For me, the best part of the film is that it argues
convincingly that a dream, even one rooted in something as cosmically
inconsequential as sports, is actually worth risking everything for, and that
there’s a certain nobility in Roy’s willingness to swing the bat just one
more time, even though walking away from the game might mean a long healthy life
for himself. And when he returns,
it’s not for the money or the glory, but for a simple and pure love of the
game that his father once taught him.
This is my favorite Robert Redford performance.
As Hobbs, he brings an aloof likeability to the character, while keeping
most of his “business” under the surface, so the audience always finds
itself trying to read him. Physically, he’s right for the role, in the fact that he
swings the bat and hurls the ball well enough to be believable as a professional
player. But I’d have to say, my
favorite performance in the film is Wilford Brimley as Doc.
He really nails the crotchety old man persona that would become his
trademark, and offers some of the film’s most amusingly touching moments.
The Natural is simply a film that touches all the
right bases for a baseball movie. It
explores the game’s men and myths, the passions and frustrations, and the
never ending dream that keeps grown men playing a kid’s game.
Roy Hobbs is not a real player, but he embodies everything about the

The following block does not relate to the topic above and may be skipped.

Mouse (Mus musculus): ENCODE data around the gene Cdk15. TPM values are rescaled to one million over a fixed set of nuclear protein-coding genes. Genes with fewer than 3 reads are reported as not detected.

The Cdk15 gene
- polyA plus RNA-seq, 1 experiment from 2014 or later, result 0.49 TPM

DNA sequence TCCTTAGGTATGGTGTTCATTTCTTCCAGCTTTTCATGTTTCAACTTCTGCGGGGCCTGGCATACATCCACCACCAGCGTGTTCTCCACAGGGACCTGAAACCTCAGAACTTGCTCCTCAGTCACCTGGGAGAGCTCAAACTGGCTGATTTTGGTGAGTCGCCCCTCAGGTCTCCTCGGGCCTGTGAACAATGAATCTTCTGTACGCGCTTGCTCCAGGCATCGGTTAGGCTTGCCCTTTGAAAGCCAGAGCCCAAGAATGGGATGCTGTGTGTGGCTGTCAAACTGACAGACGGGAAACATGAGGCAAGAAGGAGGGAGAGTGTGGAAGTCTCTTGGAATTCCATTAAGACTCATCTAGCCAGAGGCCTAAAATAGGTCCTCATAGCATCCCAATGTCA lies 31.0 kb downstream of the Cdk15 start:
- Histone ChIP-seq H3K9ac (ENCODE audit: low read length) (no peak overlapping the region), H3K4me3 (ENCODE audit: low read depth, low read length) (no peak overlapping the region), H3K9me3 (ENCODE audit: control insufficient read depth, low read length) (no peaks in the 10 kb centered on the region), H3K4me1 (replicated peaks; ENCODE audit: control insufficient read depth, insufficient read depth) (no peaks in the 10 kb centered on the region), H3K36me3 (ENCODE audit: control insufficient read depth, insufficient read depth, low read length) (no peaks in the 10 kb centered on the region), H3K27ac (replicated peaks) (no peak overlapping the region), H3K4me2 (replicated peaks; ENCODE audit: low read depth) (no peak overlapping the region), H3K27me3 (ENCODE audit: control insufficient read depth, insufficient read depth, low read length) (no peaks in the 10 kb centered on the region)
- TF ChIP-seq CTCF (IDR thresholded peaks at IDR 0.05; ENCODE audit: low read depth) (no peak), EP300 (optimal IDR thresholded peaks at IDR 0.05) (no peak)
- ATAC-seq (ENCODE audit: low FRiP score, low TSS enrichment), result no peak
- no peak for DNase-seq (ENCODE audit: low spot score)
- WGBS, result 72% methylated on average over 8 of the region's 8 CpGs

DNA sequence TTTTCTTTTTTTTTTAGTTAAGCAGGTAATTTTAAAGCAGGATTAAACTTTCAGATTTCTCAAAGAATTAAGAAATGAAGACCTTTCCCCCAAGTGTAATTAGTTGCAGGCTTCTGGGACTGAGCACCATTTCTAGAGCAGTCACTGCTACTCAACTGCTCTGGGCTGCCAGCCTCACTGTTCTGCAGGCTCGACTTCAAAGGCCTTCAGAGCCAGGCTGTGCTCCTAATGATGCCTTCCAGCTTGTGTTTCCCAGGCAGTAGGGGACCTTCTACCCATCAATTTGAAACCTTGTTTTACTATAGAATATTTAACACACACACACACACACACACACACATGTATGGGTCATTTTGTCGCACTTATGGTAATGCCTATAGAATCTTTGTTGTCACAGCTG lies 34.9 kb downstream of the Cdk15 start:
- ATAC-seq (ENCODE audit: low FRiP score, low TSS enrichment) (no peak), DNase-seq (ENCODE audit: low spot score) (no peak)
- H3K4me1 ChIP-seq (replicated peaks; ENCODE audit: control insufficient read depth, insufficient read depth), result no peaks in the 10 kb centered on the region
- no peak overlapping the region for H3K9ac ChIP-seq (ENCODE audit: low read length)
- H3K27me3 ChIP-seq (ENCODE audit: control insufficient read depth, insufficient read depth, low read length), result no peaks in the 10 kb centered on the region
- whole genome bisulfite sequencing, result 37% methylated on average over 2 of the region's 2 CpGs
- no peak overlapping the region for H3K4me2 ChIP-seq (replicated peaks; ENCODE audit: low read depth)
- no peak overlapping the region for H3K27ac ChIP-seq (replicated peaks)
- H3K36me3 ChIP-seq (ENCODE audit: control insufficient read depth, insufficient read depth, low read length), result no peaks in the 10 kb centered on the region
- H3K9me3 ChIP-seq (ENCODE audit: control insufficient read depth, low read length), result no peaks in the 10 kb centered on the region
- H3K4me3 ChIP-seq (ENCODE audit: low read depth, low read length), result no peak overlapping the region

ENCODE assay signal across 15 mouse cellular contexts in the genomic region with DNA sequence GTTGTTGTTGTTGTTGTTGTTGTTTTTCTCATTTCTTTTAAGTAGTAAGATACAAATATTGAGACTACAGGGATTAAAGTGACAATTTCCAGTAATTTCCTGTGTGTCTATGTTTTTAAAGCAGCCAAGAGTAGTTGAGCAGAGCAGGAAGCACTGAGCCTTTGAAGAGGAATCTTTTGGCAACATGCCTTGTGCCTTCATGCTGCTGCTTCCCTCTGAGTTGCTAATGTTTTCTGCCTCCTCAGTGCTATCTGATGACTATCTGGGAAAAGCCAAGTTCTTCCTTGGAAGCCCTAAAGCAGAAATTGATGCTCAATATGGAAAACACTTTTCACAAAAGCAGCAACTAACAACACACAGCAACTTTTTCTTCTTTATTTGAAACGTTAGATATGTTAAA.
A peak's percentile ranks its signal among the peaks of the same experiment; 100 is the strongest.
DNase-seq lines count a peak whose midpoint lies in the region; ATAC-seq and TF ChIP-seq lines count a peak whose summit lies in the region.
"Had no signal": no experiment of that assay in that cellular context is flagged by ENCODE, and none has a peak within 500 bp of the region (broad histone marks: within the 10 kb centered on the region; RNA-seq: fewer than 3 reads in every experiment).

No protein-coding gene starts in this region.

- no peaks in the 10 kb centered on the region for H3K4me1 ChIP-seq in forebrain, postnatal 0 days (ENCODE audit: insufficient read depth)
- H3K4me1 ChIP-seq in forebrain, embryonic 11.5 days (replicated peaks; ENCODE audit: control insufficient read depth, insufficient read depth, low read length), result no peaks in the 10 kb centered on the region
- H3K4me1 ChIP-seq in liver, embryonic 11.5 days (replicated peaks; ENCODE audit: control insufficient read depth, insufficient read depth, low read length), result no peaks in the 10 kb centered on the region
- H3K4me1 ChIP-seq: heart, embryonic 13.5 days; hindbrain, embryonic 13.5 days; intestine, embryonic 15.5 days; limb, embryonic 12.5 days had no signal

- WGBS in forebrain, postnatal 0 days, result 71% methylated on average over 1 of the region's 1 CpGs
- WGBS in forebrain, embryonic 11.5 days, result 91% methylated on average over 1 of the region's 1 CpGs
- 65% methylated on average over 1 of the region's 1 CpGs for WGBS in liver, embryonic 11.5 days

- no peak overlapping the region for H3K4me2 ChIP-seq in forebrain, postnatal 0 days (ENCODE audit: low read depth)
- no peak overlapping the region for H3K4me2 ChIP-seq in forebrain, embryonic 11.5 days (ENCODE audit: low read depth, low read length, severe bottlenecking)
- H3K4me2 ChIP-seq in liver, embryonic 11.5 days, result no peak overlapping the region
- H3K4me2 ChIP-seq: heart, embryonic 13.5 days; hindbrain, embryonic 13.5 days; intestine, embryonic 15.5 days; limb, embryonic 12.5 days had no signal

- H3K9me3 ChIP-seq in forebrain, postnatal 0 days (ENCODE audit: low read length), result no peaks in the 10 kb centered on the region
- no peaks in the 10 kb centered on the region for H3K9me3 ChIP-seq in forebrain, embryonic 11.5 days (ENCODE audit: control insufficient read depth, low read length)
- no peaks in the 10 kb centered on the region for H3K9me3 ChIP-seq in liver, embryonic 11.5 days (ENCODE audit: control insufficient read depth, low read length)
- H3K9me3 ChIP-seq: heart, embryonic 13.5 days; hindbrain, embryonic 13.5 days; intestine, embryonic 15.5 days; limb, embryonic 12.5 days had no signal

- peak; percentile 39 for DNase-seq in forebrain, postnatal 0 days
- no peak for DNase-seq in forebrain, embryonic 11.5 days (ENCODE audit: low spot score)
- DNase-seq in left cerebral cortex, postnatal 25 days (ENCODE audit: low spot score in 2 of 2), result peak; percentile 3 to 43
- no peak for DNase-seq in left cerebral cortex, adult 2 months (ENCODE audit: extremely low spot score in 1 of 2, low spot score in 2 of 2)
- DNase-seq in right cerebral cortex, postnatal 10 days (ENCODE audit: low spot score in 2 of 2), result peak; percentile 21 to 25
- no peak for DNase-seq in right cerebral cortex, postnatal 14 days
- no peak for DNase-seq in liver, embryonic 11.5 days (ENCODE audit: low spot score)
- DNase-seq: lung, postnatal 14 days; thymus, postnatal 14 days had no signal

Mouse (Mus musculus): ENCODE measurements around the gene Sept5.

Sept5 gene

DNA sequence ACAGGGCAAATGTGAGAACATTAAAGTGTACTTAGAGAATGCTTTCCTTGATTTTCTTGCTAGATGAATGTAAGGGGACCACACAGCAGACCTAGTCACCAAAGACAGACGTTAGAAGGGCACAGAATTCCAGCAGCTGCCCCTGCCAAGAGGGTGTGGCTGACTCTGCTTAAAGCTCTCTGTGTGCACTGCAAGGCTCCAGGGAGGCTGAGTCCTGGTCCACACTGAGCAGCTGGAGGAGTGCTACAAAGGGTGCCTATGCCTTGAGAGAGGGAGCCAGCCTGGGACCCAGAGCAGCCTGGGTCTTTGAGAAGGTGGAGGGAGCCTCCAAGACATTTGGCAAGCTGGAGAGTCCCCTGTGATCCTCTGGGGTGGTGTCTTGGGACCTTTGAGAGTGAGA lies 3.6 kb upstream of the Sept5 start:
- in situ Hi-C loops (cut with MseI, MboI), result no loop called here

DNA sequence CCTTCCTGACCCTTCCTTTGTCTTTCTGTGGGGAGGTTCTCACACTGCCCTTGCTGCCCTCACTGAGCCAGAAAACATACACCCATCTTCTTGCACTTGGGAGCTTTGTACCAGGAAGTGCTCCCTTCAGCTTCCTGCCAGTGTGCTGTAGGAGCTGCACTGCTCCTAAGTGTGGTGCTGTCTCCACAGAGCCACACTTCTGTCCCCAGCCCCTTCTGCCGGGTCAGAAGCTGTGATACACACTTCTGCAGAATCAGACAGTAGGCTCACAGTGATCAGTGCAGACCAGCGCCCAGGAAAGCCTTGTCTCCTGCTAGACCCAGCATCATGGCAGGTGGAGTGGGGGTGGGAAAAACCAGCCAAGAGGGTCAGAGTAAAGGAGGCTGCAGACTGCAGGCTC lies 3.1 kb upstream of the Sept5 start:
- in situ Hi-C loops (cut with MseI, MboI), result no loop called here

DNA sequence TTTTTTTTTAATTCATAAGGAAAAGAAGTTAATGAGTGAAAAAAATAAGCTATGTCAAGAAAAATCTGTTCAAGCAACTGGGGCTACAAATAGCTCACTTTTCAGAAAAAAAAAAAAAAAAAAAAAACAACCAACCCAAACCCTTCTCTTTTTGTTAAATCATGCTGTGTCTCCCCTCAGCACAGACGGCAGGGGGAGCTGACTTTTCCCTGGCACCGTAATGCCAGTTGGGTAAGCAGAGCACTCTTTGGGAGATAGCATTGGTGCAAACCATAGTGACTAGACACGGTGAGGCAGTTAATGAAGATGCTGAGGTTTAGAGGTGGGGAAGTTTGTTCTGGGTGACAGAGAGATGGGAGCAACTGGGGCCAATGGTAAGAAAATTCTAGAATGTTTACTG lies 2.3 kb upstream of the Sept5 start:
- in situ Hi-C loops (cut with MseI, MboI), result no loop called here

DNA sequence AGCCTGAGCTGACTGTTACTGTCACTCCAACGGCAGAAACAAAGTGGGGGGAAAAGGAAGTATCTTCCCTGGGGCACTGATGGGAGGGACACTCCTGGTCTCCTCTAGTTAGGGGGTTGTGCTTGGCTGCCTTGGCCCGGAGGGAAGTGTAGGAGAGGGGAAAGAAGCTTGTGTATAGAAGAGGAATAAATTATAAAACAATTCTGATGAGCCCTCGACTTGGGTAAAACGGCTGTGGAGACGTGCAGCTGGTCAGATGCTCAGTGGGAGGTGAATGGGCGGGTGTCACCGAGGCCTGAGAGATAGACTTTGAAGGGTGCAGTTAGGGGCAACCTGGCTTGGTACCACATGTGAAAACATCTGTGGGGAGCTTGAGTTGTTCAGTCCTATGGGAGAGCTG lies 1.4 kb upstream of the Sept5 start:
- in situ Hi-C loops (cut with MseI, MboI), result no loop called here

sport that is pure and good. The
Hall of Fame wouldn’t have been big enough for such a man.
This is a triumphant anamorphic transfer from Columbia Tri
Star. I’m always a little
cautious when it comes to 80’s movies on disc, because most of the ones I’ve
seen don’t look very good. The
Natural is a welcome exception. Barry
Levinson’s nostalgic color schemes of warm yellows, green fields and blue
skies play naturally and richly, with no distortions, bleedings or lack of
detail. Images are generally sharp
and clean throughout. One or two
darker scenes exhibit a little bit of grain and softness, but these are not
distractions. Overall, fans of the
film should be very pleased.
The new 4.0 mix is adequate, if not remarkable.
The rear channels only noticeably come into play once or twice during
crowd scenes or to accent Randy Newman’s remarkable score.
The lack of .1 channel doesn’t really detract from the audio, given the
nature of the film. Dialogue is
clear throughout, and there is no discernable noise or distortions on the
The key feature is called a documentary, but is really a
reflection on The Natural by Cal Ripken, Jr., with a few interjected
comments by director Levinson. It’s
45 minutes long, but unfortunately, not nearly as interesting as you might
expect. The disc also contains
talent files and three trailers.
The Natural is a title that gladly crosses over from my wish list to my shelf. One of the best baseball movies ever made, this film encompasses the entire scope of how we, as a country, view our national pastime. Boasting a good script and terrific lead performances, this crowd pleaser makes for a terrific DVD offering. And if you notice a strange sensation in your rear end while viewing it, don’t be alarmed…that’s just the chair leaving you as you rise to your feet to cheer the inimitable Roy Hobbs.